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The world lost an icon over the Christmas holiday when singer-songwriter George Michael died peacefully in his bed from what is being reported as heart failure. At 53 years of age, Michael left an imprint on the music industry, but also on the film industry, as his No. 1 hit songs -- all 10 of them -- have lent memorable music to unforgettable film scenes over the years. The thing about George Michael's music is that it's so catchy and recognizable, it never could be a subtle background track. It had to become PART of the movie, in question.
Let's run through a few of our favorite movie moments set to the soundtrack of George Michael's musical career, starting with one of the most recent from our beloved, fourth-wall-breaking, foul-mouthed anti-hero.
At the end of Tim Miller's Deadpool, Ryan Reynolds actually sings along with George Michael's 1984 hit Careless Whisper, making Michael part of the final scene as they pull back, show off all the carnage from the final battle, and then leave Wade and Vanessa to... ahem, rekindle their relationship. Perhaps I Want Your Sex will be held for Deadpool 2.
I basically can't hear Wham's Wake Me Up Before You Go-Go without screaming "Orange Mocha Frappuccino!" For that, we have Ben Stiller to thank. Stiller used George Michael's cheery be-bop of a pop track to show a gaggle of fashion models cutting loose and driving around town. It starts well, with a playful fight at a gas station involving those windshield wipers and that gross gas station water. It ends horribly, though, when the models escalate to gasoline, and then think it's smart to light a match.
"This dude real OG up in here!" He is, indeed, and that point was proven once again when Keegan Michael-Key used Michael as a barometer of street cred, telling a tall tale about Michael having to kill off Wham! colleague Andrew Ridgeley when he chose to go solo. There's a George Michael theme all through Keanu, though, so if we didn't choose Freedom, we would have gone with the drug trip set to Faith (a very popular George Michael track for the movies), which comes with a very funny cameo:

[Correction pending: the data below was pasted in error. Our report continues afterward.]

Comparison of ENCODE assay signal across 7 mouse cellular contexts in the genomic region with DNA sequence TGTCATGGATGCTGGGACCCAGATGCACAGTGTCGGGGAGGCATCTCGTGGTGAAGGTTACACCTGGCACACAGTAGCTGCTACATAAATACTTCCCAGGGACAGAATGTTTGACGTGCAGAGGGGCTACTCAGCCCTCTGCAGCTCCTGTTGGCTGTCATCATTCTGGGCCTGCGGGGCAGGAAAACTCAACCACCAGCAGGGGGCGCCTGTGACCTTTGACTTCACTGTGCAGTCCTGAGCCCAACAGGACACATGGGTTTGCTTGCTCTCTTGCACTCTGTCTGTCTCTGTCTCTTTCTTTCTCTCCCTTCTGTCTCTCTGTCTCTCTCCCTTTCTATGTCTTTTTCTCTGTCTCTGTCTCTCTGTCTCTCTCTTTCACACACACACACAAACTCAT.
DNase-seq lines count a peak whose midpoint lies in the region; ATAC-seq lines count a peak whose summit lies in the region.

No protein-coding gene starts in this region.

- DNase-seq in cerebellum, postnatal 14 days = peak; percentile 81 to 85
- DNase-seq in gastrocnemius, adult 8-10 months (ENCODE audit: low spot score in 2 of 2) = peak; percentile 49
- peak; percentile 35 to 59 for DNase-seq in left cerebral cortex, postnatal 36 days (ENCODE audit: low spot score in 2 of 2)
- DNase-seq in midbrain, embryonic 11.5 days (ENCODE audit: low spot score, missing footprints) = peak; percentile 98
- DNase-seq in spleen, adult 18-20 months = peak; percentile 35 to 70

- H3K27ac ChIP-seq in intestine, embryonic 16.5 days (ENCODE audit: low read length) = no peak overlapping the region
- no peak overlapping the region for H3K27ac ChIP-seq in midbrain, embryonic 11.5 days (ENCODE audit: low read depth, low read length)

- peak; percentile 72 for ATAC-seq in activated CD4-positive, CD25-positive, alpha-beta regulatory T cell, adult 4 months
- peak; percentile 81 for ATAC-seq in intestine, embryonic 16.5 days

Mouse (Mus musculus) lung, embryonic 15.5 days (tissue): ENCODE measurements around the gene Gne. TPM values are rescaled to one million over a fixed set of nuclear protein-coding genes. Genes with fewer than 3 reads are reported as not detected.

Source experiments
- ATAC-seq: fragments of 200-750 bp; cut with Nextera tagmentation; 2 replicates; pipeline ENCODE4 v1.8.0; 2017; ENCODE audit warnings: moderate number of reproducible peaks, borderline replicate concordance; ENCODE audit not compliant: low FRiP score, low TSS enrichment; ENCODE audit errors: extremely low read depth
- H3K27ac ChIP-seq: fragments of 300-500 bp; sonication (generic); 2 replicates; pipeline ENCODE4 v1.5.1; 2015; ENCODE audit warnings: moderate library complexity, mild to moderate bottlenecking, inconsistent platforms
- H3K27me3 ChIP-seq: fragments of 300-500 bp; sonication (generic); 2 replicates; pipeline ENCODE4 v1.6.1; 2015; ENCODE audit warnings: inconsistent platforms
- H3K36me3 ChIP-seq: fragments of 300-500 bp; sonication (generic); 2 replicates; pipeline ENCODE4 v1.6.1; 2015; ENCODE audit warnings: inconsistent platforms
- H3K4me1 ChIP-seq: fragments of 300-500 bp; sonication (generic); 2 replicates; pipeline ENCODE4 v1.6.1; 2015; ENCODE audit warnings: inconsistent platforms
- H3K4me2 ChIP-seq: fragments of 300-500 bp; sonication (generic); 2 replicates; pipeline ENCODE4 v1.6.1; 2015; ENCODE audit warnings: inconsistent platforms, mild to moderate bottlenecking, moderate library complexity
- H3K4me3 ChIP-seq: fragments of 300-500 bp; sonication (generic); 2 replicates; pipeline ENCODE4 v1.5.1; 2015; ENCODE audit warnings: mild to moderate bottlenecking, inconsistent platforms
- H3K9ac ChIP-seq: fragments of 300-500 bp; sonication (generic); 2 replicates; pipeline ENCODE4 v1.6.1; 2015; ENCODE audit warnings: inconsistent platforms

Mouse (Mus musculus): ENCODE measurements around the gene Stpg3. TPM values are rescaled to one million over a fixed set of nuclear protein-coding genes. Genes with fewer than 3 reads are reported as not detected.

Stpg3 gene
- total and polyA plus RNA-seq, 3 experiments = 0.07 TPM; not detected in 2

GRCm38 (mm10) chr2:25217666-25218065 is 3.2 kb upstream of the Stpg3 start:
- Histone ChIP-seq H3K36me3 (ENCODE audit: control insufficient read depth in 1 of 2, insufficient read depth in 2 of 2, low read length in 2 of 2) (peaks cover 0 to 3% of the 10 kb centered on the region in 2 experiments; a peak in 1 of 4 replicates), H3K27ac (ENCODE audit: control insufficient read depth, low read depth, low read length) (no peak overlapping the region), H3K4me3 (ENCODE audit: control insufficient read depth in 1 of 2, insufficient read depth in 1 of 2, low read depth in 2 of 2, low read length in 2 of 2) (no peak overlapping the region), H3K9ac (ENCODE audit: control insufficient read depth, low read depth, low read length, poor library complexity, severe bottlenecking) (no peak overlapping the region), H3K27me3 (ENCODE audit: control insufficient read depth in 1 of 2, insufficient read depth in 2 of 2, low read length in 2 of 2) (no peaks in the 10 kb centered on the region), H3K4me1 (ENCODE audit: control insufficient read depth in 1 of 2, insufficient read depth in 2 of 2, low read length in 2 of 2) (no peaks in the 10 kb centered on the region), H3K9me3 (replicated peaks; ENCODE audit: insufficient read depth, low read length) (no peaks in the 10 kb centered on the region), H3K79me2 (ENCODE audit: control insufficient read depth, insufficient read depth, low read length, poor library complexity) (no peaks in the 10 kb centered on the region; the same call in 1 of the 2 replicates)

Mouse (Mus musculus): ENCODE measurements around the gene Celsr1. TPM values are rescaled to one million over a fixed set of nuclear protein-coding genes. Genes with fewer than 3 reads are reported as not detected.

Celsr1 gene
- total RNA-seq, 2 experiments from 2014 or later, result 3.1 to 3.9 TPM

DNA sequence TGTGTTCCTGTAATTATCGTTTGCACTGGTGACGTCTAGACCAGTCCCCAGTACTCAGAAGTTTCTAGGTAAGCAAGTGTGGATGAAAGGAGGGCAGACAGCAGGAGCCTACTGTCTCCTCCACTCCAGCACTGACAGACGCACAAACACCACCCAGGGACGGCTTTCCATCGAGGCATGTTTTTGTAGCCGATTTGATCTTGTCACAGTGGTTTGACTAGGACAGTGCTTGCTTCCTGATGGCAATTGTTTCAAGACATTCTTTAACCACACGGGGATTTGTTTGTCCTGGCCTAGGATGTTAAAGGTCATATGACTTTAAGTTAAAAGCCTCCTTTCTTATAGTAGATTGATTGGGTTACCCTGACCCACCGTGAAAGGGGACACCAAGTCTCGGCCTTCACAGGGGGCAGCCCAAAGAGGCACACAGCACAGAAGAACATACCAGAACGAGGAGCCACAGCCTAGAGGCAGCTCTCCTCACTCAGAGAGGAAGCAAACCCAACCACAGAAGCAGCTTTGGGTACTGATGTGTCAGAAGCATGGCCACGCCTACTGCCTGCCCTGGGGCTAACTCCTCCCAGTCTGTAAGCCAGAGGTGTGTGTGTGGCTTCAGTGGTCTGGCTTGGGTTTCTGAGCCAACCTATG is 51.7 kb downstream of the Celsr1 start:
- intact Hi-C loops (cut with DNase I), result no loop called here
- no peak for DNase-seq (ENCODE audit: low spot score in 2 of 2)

Beverly Hills Cop II
There's something beautifully '80s about the pop-synth music of George Michael, so I'm partial to the '80s movies that used his songs when they had real heat on them. And yes, when you have a hit song like I Want Your Sex, a filmmaker is going to take the natural step and play it during a strip club scene. Here, Axel Foley (Eddie Murphy) pretends that Taggart (John Ashton) is former President Gerald Ford so they can infiltrate a California strip club, and George Michael's grind-tastic track plays perfectly in the background.
The Rules of Attraction
Is there a more iconic image from George Michael's illustrious career than his near-perfect rear end shaking, in jeans, to the rhythm of Faith? And I mean that with no disrespect. Despite all that George Michael accomplished, he understood, in the age of music videos, that nothing would sell a song faster than a lasting image, and his hip shake in the Faith video ranks up there with Elvis Presley twisting his hips for conservative fans in the 1950s. Everyone tried to copy the look, including this memorable scene from the dark and twisted The Rules of Attraction. Well played, Russell Sams.
A Night At The Roxbury / Hot Tub Time Machine
Careless Whisper is used frequently in comedies (like Deadpool), and has a dreamy quality that lends itself to a montage of footage, as Will Ferrell and Molly Shannon learn in the SNL-inspired A Night At The Roxbury feature-length skit. I don't love the karaoke-worthy temp track version of Careless Whisper used in this. You couldn't spring for the official George Michael track? But a sad Chris Kattan downing whip cream straight from the can earns this scene a spot on our list. We also almost went with this, even though it's super short:
Talladega Nights: The Ballad of Ricky Bobby
Will Ferrell must love George Michael as much as Keegan Michael-Key's Keanu character loves George Michael. He used Careless Whisper in A Night at the Roxbury. And he encouraged John C. Reilly to sing Wake Me Up Before You Go-Go as he picks up a pillow a prepares to smother someone as the end credits of their NASCAR spoof drew to a close. That seems like the appropriate way to end this list of movies that put George Michael's impossibly catchy songs -- the soundtrack of all of our lives -- to amazing use. What did we miss? Do you have a favorite? Share it in the comments below.